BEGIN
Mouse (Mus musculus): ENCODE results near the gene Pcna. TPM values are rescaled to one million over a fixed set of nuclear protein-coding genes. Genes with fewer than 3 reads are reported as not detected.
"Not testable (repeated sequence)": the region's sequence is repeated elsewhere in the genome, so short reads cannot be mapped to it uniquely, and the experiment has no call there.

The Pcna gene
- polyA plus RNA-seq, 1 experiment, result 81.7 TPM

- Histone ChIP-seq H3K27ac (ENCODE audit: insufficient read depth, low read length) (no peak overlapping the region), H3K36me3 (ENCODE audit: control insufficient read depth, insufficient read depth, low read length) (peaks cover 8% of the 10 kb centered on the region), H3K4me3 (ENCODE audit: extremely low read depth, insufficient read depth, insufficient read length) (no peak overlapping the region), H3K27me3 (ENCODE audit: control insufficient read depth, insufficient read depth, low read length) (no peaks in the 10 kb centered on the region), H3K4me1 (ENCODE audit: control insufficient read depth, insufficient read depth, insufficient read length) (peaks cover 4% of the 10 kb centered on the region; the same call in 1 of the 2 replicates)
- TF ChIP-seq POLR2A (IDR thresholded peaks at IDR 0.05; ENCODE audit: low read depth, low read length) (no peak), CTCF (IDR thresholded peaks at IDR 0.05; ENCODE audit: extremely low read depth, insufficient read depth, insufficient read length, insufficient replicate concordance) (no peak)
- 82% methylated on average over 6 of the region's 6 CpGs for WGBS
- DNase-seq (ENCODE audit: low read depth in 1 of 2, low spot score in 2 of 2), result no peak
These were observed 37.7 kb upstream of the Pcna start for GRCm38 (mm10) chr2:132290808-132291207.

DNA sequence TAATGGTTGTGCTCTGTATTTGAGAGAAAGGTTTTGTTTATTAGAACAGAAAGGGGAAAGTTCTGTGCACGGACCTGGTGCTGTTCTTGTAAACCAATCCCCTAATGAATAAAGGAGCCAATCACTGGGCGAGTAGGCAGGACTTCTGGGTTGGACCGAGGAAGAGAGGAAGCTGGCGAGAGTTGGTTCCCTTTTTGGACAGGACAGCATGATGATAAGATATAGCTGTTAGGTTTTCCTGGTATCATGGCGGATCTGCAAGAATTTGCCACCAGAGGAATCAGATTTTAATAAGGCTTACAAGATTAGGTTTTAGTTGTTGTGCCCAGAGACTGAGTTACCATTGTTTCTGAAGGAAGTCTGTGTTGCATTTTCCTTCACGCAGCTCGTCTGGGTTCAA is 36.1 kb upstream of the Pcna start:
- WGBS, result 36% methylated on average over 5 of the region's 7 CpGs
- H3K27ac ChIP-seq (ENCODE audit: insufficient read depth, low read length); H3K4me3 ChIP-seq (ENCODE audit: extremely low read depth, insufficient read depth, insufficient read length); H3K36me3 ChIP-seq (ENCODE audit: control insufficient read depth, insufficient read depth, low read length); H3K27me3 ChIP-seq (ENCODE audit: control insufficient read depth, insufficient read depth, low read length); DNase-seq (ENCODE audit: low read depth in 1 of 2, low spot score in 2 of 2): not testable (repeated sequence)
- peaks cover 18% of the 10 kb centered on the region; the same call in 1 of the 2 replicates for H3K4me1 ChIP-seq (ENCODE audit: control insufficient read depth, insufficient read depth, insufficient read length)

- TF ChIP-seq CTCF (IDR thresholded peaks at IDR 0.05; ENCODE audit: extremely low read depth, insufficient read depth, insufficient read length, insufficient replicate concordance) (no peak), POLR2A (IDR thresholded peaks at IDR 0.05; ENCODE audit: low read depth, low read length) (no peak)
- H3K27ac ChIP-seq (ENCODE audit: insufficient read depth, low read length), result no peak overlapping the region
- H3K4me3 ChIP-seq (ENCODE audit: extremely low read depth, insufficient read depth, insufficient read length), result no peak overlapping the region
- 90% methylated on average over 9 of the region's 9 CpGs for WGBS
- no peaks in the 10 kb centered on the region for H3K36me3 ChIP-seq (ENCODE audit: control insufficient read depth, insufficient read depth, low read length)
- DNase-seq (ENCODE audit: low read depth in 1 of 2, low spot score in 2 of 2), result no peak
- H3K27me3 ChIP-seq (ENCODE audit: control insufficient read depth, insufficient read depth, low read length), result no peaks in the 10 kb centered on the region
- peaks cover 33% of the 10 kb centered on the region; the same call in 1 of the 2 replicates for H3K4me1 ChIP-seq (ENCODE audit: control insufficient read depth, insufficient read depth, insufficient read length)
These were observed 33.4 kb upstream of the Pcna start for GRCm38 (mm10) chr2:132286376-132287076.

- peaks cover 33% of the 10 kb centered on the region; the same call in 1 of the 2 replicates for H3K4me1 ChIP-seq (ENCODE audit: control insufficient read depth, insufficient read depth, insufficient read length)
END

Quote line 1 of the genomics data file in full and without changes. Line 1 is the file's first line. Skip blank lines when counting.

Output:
Mouse (Mus musculus): ENCODE results near the gene Pcna. TPM values are rescaled to one million over a fixed set of nuclear protein-coding genes. Genes with fewer than 3 reads are reported as not detected.